The Court of Appeal affirmed the order. The appellate court agreed with defendants that the City could not assert federal preemption of state law as authority for its total ban on medical marijuana dispensing facilities. However, the court rejected defendants' argument that Riverside's zoning prohibition of such facilities was preempted by state law, the CUA and the MMP. In the Court of Appeal's view, Riverside's provisions do not duplicate or contradict the state statutes concerning medical marijuana, nor do they invade a field expressly or impliedly occupied by those laws.
We granted review. We now conclude the Court of Appeal's judgment must be affirmed.
A. Principles of preemption.
As indicated above, "[a] county or city may make and enforce within its limits all local, police, sanitary, and other ordinances and regulations not in conflict with general laws." (Cal. Const., art. XI, § 7.) "Land use regulation in California historically has been a function of local government under the grant of police power contained in article XI, section 7. . . . 'We have recognized that a city's or county's power to control its own land use decisions derives from this inherent police power, not from the delegation of authority by the state.' " (Big Creek Lumber Co. v. County of Santa Cruz (2006) 38 Cal.4th 1139, 1151 (Big Creek Lumber Co.), fn. omitted.) Consistent with this principle, "when local government regulates in an area over which it traditionally has exercised control, such as the location of particular land uses, California courts will presume, absent a clear indication of preemptive intent from the Legislature, that such regulation is not preempted by state statute." (Id., at p. 1149; see IT Corp. v. Solano County Bd. of Supervisors (1991) 1 Cal.4th 81, 93.)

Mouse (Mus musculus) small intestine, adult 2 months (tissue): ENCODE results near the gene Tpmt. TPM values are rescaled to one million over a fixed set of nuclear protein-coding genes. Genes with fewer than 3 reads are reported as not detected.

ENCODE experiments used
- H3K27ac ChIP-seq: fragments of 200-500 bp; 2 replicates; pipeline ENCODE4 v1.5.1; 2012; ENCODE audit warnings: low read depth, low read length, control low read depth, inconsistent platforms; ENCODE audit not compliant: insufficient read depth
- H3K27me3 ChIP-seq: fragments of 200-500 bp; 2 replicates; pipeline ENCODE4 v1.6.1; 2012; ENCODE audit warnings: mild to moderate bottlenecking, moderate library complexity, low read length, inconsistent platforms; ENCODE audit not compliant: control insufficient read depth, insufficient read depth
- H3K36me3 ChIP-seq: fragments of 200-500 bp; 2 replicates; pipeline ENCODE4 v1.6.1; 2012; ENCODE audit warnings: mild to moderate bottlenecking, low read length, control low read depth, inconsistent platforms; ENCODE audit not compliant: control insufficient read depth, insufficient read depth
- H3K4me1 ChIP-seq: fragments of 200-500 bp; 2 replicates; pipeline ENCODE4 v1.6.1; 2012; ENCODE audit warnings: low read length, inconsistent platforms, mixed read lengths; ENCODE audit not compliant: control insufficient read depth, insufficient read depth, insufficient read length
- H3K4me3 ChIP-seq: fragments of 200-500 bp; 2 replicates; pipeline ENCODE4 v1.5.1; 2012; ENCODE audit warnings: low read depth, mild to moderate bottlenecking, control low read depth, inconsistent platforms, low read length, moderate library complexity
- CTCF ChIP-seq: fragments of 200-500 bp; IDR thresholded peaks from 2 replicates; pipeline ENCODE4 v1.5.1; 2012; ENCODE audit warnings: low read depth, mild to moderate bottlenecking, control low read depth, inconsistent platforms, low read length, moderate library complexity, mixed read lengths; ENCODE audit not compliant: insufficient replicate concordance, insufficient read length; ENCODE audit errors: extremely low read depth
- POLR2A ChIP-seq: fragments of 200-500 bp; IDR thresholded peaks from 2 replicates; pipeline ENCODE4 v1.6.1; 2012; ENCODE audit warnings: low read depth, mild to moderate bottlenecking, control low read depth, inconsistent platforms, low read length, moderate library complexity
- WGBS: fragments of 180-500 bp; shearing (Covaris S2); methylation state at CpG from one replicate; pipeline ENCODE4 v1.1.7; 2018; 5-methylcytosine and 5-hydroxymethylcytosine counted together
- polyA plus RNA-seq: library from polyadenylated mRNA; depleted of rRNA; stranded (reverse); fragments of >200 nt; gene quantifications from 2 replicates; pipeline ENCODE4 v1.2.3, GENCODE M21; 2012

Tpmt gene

However, local legislation that conflicts with state law is void. (E.g., Sherwin-Williams Co. v. City of Los Angeles (1993) 4 Cal.4th 893, 897 (Sherwin-Williams Co.).) " 'A conflict exists if the local legislation " 'duplicates, contradicts, or enters an area fully occupied by general law, either expressly or by legislative implication.' " ' [Citations.]" (Ibid.)
"Local legislation is 'duplicative' of general law when it is coextensive therewith. [Citation.]
"Similarly, local legislation is 'contradictory' to general law when it is inimical thereto. [Citation.]
"Finally, local legislation enters an area that is 'fully occupied' by general law when the Legislature has expressly manifested its intent to 'fully occupy' the area [citation], or when it has impliedly done so in light of one of the following indicia of intent: '(1) the subject matter has been so fully and completely covered by general law as to clearly indicate that it has become exclusively a matter of state concern; (2) the subject matter has been partially covered by general law couched in such terms as to indicate clearly that a paramount state concern will not tolerate further or additional local action; or (3) the subject matter has been partially covered by general law, and the subject is of such a nature that the adverse effect of a local ordinance on the transient citizens of the state outweighs the possible benefit to the' locality. [Citations.]" (Sherwin-Williams Co., supra, 4 Cal.4th 893, 897-898; see Great Western Shows, Inc. v. County of Los Angeles (2002) 27 Cal.4th 853, 860-861 (Great Western Shows); California Grocers Assn. v. City of Los Angeles (2011) 52 Cal.4th 177, 188.)